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The New York Times reports that in a post-pandemic world, rising beef prices are raising hackles among ranchers and eyebrows in Congress.

According to the story, the supply chain that forms the US cattle industry "is dominated by just four meatpacking conglomerates, and their profits are raising tensions. While diners at restaurants and shoppers in grocery stores experience sticker shock from sharply higher prices for ground beef and prime steaks, ranchers say they are barely breaking even or, in some cases, losing money.

"They point a finger at the Big Four companies, which account for more than 80 percent of the processed beef sold in the United States: Cargill, JBS, Tyson Foods and National Beef."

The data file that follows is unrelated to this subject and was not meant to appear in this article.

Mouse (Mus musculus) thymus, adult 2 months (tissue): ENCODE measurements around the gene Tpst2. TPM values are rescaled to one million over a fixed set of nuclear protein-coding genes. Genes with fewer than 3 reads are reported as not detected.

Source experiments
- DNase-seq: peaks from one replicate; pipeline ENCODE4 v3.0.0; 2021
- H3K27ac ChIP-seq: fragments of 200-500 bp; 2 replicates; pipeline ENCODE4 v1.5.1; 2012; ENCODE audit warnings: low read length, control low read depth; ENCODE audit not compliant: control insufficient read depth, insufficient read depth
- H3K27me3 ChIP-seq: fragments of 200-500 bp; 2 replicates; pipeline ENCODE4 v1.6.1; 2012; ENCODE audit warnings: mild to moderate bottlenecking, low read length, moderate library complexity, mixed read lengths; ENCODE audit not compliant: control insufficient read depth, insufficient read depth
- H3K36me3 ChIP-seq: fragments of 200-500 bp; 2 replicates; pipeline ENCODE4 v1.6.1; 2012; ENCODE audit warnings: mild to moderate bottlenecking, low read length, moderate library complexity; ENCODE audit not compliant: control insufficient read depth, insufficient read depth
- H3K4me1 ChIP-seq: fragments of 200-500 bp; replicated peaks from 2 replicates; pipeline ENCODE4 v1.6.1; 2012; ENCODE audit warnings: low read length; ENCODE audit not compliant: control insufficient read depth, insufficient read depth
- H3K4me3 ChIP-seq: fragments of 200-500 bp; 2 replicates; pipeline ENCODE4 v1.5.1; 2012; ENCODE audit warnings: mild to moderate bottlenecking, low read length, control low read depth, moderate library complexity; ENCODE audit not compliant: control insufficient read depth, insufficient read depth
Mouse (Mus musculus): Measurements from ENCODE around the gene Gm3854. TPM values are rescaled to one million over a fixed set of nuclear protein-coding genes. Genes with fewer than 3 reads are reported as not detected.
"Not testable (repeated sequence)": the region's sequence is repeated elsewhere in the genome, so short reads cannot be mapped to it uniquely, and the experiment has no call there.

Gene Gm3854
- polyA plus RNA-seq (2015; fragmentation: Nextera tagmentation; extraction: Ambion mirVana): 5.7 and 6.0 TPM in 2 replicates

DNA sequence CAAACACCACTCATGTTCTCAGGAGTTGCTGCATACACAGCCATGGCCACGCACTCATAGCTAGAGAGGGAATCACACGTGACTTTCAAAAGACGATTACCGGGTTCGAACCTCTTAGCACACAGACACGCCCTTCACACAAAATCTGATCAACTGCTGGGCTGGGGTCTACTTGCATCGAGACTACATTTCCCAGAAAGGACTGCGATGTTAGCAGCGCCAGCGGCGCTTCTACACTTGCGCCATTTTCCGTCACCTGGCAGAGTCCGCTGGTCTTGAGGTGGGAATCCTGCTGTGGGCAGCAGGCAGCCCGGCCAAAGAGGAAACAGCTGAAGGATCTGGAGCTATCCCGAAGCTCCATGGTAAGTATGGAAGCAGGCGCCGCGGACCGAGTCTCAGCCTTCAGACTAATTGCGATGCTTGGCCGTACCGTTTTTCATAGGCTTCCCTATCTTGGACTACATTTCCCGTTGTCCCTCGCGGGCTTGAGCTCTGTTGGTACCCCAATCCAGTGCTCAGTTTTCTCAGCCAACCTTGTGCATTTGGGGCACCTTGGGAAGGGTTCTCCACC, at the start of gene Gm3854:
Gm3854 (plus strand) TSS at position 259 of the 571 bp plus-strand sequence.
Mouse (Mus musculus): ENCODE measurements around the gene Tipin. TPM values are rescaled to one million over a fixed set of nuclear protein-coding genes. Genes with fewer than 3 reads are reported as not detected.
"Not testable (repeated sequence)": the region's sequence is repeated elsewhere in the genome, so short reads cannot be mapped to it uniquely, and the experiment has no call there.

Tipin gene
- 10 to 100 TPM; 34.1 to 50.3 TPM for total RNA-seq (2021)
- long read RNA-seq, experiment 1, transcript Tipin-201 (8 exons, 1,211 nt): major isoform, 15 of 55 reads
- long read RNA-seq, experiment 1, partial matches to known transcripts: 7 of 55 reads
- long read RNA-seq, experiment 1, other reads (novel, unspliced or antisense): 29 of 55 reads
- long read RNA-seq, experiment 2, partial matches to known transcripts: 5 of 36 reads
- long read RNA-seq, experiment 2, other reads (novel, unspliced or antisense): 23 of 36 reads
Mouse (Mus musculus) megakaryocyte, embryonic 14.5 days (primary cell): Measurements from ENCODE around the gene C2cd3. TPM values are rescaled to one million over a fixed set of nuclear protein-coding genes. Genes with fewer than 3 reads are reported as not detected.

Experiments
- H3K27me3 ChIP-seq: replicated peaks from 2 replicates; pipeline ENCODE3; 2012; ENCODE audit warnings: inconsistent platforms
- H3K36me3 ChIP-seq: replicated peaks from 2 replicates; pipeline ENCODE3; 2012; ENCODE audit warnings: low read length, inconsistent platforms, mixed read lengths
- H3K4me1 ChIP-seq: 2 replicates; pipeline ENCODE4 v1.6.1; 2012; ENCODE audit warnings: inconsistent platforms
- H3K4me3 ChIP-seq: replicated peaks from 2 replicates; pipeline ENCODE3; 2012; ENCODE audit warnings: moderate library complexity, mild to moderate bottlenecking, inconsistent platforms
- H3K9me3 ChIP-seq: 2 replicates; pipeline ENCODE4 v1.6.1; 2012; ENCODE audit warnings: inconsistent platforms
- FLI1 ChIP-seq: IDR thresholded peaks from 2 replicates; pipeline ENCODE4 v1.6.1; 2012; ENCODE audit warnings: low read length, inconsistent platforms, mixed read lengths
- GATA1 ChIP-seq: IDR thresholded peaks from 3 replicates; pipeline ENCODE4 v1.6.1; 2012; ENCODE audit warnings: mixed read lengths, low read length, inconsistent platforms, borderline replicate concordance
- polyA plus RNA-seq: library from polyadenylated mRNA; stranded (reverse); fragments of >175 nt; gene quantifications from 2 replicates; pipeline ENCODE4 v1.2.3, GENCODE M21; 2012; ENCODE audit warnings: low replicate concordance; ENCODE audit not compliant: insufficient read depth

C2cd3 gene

The Times writes that today, "the Senate Committee on Agriculture, Nutrition and Forestry will hold a hearing on transparency and pricing in the cattle market. The hearing follows numerous lawsuits filed in recent years by grocery chains, ranchers and others that claim the meatpackers have colluded to increase the price of beef by limiting supply. Some of the lawsuits have been dismissed, while others remain active. The industry has denied the allegations."

KC's View:

I have to wonder if one of the things that high beef prices could do is help grow the market for alternative protein products.  There is a point at which consumers simply will shut down, and the companies throughout the supply chain that sell beef have to be concerned about the possibility.